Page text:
Are comorbid ADHD and Bipolar Disorder a “double whammy?”
Attention Deficit Hyperactivity Disorder (ADHD) is a challenge. Bipolar Disorder is a challenge. When a child or teen has both, does the likelihood of mania double or worsen? Here’s the abstract of an interesting study that came out a few months ago in the journal Bipolar Disorder:
To compare attention-deficit hyperactivity disorder (ADHD), bipolar spectrum disorders (BPSDs), and comorbidity in the Longitudinal Assessment of Manic Symptoms (LAMS) study.
Children ages 6-12 were recruited at first visit to clinics associated with four universities. A BPSD diagnosis required that the patient exhibit episodes. Four hypotheses were tested:
(i) children with BPSD + ADHD would have a younger age of mood symptom onset than those with BPSD but no ADHD;
(ii) children with BPSD + ADHD would have more severe ADHD and BPSD symptoms than those with only one disorder;
(iii) global functioning would be more impaired in children with ADHD + BPSD than in children with either diagnosis alone; and
(iv) the ADHD + BPSD group would have more additional diagnoses.
Of 707 children, 421 had ADHD alone, 45 had BPSD alone, 117 had both ADHD and BPSD, and 124 had neither. Comorbidity (16.5%) was slightly less than expected by chance (17.5%). Age of mood symptom onset was not different between the BPSD + ADHD group and the BPSD-alone group. Symptom severity increased and global functioning decreased with comorbidity. Comorbidity with other disorders was highest for the ADHD + BPSD group, but higher for the ADHD-alone than the BPSD-alone group. Children with BPSD were four times as likely to be hospitalized (22%) as children with ADHD alone.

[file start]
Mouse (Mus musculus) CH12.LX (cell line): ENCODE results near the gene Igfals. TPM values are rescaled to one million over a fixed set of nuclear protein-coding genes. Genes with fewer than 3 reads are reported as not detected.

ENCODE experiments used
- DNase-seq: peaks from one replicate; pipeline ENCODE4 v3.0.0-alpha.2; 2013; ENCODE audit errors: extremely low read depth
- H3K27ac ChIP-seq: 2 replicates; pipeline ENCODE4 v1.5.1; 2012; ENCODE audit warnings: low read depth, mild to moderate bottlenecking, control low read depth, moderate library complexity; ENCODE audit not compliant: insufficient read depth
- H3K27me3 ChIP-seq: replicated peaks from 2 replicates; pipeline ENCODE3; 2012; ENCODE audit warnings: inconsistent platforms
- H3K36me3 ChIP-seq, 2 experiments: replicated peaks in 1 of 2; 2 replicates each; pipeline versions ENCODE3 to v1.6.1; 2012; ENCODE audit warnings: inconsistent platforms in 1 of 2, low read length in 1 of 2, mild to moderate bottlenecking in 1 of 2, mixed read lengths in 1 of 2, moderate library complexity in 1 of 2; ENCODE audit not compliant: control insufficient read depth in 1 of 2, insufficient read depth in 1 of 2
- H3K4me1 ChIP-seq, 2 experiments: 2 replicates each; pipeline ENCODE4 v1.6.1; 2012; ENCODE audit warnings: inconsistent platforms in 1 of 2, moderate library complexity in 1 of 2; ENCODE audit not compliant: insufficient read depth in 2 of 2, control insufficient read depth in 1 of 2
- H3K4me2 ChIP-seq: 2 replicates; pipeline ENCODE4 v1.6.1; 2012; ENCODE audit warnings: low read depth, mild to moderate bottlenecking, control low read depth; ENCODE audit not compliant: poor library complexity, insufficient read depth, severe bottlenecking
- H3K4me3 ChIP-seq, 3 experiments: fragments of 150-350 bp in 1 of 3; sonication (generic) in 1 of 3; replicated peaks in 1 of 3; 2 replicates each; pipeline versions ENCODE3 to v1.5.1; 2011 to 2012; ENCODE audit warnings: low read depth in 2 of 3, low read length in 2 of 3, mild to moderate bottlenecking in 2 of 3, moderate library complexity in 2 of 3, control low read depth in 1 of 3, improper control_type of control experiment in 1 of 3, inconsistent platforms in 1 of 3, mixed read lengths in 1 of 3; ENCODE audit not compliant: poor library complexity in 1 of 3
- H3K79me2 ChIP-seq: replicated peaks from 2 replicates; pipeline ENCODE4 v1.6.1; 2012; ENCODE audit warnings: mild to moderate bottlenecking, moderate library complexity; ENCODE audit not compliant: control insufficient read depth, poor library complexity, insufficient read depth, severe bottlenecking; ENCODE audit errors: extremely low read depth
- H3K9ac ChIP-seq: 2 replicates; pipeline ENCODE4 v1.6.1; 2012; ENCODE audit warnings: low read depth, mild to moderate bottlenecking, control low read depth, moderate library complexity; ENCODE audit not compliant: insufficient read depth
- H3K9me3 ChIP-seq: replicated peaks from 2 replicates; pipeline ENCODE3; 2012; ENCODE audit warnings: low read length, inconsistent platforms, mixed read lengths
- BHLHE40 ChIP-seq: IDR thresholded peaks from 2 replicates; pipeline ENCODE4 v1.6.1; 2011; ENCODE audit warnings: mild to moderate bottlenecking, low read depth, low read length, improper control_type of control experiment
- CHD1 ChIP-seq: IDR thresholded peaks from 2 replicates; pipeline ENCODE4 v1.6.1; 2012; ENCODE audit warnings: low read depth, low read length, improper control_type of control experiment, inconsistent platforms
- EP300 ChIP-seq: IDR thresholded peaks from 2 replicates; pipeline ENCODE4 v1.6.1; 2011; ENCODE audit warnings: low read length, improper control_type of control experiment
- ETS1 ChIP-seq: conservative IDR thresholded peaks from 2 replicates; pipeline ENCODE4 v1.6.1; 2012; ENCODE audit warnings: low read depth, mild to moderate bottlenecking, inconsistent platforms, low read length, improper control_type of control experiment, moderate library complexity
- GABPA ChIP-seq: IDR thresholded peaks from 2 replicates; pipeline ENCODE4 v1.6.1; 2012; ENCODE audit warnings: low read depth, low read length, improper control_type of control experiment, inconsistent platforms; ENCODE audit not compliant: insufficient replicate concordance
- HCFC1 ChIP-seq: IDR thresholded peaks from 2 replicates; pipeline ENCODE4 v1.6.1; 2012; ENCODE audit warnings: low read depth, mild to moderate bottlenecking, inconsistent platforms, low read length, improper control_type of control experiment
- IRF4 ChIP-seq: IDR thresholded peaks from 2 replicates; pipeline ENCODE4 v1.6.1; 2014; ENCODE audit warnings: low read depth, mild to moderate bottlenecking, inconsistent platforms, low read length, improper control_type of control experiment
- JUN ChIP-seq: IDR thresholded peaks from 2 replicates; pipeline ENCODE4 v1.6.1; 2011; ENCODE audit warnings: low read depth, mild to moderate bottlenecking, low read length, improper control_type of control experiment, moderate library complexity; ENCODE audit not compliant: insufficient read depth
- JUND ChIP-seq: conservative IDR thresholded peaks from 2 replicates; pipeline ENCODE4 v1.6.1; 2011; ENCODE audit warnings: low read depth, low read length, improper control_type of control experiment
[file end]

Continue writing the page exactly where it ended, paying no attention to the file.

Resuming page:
The high rate of BPSD in ADHD reported by some authors may be better explained as a high rate of both disorders in child outpatient settings rather than ADHD being a risk factor for BPSD. Co-occurrence of the two disorders is associated with poorer global functioning, greater symptom severity, and more additional comorbidity than for either single disorder.
So what does that mean? It means that if your child has both ADHD and Bipolar Disorder, yes, they are more at risk of having more severe symptoms of mania, they are more likely to have additional comorbid disorders, and their overall functioning is likely to be more impaired. That doesn’t mean they will be necessarily be severely impaired, however. It does mean, however, that your child is more likely to need treatment and that without it, they may be at significant risk of school problems and other problems.
Arnold LE, Demeter C, Mount K, Frazier TW, Youngstrom EA, Fristad M, Birmaher B, Findling RL, Horwitz SM, Kowatch R, Axelson DA: Pediatric bipolar spectrum disorder and ADHD: comparison and comorbidity in the LAMS clinical sample. Bipolar Disorder, 2011, 13(5-6), 509-21.